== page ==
Categorizing Ideas: Helping Kids Develop Reasoning Skills

Part of growing up is developing reasoning skills, such as logical thought processes and the ability to discern multiple types of relationships between concepts. Reasoning skills are an important part of organizing thoughts for a report, constructing a story, using a reference book, conducting an interview or navigating the internet to find information. 

This activity will help kids develop those adult reasoning skills by better understanding logical structures. You can repeat it on different topics over the course of a term, and it can be a great activity to use for peer coaching and observation.

Overview

In this activity you'll transfer concepts from a group journal activity to index cards, then have kids organize them appropriately.

Recommended Time: 

20 to 30 minutes

Goals: 

    • To help kids understand how concepts are related and that they can be related in different ways
    • To help kids understand basic issues of organizing their thoughts.

Materials and Equipment: 
Oversized pad of paper, 2' x 3' (preferable), or blackboard for mapping
Pack of 3" x 5" index cards
Markers
Activity Steps: 

Step 1: Get Started

First, you'll need a list of things to organize. In teams at each table or group work area, instruct the kids to "write things you can find on the Web" in their group journals or on a large sheet of paper. Wander the room and observe how they are progressing, making sure that each table is coming up with a good number of ideas. Assist if necessary, but don't guide them into particular formats or types of answers. For example, appropriate answers can range from anything such as "words" and "pictures" to "entertainment," "sports," "games" or specific URLs. After several minutes, call them back to attention.

Step 2: Transfer the Ideas

Put a stack of index cards on each table, and ask the kids to write each thought they came up with on a different card.

Step 3: Model the Organizing Process

Gather all of the kids around one of the tables. Sit down and begin organizing the cards produced by the team from that table. Do this yourself as everyone watches, constantly talking and thinking aloud. Say something like, "The first thing we have to do is figure out what we have." Now read each card aloud to the group. Keep sorting them into piles. As you pick up each card, keep asking questions like, "Is that the same or different?" and let the kids respond.

Change your mind a few times, and move cards from one stack to another until you have sorted most of them into a handful of piles. Keep asking questions so that the kids are actually helping you in the sorting. When you reach a card that could go in several piles, point that out and ask which pile it fits best. Don't try to be overly analytical or too scientific, because you're working with random thoughts. In this modeling stage, the objective is to raise all the various issues and questions involved in the thinking process, not to come up with one "right" or "best" system.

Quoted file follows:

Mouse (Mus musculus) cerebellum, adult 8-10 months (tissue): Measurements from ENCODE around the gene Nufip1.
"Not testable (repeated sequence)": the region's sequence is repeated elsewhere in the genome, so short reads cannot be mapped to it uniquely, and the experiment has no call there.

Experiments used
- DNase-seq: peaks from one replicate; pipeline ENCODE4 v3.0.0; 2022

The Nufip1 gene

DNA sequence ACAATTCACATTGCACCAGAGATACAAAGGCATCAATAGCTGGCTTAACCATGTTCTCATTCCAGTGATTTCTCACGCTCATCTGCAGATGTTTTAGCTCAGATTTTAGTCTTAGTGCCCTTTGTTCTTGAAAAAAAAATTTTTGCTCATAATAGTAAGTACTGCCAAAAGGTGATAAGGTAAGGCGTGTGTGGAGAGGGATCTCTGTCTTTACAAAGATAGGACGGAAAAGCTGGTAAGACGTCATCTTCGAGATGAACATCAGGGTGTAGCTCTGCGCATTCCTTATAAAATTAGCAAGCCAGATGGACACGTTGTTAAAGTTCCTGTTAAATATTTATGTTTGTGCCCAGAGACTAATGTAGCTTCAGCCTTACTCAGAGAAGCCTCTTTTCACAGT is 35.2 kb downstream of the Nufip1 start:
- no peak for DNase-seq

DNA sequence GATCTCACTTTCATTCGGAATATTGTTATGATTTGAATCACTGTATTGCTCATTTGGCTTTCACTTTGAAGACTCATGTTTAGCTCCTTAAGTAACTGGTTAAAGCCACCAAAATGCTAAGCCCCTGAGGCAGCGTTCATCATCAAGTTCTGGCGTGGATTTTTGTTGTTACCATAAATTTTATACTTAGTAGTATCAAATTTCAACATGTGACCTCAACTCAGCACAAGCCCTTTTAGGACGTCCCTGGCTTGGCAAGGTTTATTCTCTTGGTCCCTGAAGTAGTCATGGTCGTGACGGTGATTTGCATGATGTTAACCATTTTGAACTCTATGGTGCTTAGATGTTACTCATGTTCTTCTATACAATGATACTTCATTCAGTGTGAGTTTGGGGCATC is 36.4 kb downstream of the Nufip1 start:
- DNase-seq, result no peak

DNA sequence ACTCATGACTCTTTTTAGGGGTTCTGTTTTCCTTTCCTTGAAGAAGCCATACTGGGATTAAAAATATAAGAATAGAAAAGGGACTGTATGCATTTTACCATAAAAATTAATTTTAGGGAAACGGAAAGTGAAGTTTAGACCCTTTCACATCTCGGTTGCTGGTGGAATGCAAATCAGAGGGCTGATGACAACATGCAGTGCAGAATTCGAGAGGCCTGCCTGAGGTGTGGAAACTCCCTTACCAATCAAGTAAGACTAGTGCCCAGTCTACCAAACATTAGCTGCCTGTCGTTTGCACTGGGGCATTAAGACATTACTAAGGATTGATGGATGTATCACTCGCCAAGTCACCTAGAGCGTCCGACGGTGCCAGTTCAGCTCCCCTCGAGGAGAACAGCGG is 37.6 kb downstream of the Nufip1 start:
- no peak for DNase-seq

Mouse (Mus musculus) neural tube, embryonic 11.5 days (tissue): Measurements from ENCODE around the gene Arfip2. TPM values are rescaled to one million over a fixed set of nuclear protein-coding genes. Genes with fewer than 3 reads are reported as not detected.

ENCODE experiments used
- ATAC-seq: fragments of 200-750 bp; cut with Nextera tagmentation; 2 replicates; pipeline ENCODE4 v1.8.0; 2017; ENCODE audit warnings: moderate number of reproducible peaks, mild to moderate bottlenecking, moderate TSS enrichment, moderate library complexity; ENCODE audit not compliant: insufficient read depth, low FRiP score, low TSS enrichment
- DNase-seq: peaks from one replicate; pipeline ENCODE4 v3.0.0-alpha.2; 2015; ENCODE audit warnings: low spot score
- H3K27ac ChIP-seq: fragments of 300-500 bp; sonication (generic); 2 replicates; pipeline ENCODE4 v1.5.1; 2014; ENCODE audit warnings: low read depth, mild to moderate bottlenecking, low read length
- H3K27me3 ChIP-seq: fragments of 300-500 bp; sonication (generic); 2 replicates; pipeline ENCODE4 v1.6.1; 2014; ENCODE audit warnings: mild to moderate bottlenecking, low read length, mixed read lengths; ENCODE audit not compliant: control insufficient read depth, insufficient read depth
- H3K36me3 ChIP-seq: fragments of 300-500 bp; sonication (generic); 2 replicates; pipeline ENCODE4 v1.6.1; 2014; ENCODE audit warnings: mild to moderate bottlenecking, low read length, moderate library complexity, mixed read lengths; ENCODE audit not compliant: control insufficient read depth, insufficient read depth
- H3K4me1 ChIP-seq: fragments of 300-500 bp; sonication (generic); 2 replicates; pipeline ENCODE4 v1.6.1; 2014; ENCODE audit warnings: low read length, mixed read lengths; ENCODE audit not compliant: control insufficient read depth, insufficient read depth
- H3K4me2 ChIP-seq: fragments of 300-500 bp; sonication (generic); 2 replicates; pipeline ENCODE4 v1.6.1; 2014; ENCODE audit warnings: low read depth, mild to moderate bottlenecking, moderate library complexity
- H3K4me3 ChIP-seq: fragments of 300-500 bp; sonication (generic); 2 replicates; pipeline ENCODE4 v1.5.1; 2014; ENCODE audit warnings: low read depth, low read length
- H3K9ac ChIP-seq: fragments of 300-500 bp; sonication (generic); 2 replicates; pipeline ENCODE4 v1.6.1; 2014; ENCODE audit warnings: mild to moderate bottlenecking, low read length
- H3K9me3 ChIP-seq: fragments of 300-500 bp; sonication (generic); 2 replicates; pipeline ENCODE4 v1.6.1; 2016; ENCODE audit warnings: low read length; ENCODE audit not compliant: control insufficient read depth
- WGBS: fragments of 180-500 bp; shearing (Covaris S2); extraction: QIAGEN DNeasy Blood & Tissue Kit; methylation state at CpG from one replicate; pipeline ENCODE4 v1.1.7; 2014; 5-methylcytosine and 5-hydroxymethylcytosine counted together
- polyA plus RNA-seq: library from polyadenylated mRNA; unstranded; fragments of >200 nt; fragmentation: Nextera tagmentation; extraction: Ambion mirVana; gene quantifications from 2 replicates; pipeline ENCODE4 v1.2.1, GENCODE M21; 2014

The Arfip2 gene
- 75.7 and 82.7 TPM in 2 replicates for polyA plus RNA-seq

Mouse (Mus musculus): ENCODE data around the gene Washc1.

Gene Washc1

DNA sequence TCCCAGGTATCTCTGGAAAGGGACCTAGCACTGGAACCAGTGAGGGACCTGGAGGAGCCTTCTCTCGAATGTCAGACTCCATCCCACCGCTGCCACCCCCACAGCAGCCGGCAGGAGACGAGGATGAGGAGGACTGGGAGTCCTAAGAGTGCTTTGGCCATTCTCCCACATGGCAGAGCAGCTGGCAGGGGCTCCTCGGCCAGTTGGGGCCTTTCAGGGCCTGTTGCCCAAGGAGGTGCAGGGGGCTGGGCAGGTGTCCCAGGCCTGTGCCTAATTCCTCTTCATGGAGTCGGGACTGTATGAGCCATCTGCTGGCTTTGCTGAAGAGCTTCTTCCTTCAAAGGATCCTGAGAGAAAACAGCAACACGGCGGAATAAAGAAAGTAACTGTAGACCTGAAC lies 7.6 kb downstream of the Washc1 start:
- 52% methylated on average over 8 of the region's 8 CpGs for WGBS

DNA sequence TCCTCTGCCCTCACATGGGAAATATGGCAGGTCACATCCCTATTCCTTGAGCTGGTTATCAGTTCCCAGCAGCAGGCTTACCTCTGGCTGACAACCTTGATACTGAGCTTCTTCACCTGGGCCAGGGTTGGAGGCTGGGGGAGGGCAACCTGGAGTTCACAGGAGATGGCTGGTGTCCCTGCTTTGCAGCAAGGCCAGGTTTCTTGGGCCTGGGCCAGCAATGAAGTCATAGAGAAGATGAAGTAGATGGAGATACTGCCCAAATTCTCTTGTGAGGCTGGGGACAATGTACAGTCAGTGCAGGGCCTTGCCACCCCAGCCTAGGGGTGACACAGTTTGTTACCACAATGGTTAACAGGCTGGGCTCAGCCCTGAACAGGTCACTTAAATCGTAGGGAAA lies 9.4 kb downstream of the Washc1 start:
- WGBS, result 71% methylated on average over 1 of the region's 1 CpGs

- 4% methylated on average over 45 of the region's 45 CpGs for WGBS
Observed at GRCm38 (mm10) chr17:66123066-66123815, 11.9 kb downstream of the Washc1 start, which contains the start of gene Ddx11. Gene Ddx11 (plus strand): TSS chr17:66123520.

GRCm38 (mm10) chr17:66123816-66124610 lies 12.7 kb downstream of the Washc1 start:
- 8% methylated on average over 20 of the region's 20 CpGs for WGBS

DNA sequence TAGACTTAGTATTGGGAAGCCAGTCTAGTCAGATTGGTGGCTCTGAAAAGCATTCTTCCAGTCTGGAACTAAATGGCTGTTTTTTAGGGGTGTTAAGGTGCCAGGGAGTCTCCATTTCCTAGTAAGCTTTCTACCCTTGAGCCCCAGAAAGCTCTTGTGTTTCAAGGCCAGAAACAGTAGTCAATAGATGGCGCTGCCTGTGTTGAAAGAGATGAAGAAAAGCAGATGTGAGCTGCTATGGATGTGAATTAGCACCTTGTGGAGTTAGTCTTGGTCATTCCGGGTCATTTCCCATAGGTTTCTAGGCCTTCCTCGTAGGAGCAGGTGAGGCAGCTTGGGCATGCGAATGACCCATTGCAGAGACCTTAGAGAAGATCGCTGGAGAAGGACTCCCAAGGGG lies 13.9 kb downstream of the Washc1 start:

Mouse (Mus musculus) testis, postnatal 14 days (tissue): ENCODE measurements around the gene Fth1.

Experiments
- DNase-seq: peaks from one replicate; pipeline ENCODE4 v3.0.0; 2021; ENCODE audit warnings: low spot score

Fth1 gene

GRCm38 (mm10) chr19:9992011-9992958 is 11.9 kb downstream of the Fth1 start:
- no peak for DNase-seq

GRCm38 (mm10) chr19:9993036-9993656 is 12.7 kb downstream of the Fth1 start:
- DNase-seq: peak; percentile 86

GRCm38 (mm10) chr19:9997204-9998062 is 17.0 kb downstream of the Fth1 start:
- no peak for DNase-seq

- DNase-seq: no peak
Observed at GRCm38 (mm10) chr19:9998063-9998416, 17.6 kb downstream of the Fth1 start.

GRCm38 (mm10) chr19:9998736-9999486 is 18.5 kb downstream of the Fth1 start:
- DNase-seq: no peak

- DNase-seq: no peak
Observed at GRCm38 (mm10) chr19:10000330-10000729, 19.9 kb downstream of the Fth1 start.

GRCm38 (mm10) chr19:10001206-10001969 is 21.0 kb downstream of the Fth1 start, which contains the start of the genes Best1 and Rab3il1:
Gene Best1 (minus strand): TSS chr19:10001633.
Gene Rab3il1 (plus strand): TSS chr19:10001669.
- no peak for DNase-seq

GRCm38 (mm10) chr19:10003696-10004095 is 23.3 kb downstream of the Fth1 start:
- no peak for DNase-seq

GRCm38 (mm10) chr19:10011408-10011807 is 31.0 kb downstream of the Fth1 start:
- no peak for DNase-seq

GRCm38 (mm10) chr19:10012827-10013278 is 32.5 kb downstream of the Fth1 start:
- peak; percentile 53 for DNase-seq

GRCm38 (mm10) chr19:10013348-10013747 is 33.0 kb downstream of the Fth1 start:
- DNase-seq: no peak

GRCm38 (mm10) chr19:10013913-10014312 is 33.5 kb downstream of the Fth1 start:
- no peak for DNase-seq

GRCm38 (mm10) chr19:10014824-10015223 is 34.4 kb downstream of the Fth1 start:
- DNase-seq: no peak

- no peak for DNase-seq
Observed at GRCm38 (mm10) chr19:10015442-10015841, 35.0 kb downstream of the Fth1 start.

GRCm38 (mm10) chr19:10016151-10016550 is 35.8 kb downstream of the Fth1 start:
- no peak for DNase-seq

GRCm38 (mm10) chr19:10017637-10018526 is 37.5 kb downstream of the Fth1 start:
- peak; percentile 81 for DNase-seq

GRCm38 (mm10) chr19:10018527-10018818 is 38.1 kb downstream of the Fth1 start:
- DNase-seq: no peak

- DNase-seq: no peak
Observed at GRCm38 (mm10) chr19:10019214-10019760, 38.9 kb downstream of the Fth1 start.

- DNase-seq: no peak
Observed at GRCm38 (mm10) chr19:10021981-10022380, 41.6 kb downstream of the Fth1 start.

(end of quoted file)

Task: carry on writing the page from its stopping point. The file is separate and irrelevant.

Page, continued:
Step 4: Have the Kids Do It

Once you've worked through the cards, send the kids back to their groups to put their cards in order. If you've done it correctly, the kids already understand that there are different ways to organize thoughts and concepts. Have the group whose cards you used in the modeling step now organize them in a different way. Give them five to 10 minutes to work on this step.

Step 5: Discuss

Call the kids back together and talk about the activity. Discuss why classifying and organizing are important and the different ways we can classify, such as by type, function or structure. Have each group explain its results and why it chose to classify its cards as it did.

Variations: 

This is a good activity to repeat several times over the course of a term. When the kids have done it once, it will go more quickly the next time because you've modeled it before. Try giving more specific instructions, such as "Name books you have read" or "List movies you like" or "Write the names of famous people" so that you start with more structured lists.

Try a mapping activity to develop lists in which the first ring is about something like "things in the room" and the outer ring is "characteristics of these things" (e.g., color, material). Doing so will help you introduce ordering in hierarchies and multiple relationships, which can prepare kids for webbing activities.

Follow Up: 

You can follow up on an activity like this in many ways. You can go to a directory Web site like Yahoo! and examine one area to see how the site has organized the information. Alternatively, make a Web page of your own in which you have grouped a few similar links you would like the kids to visit.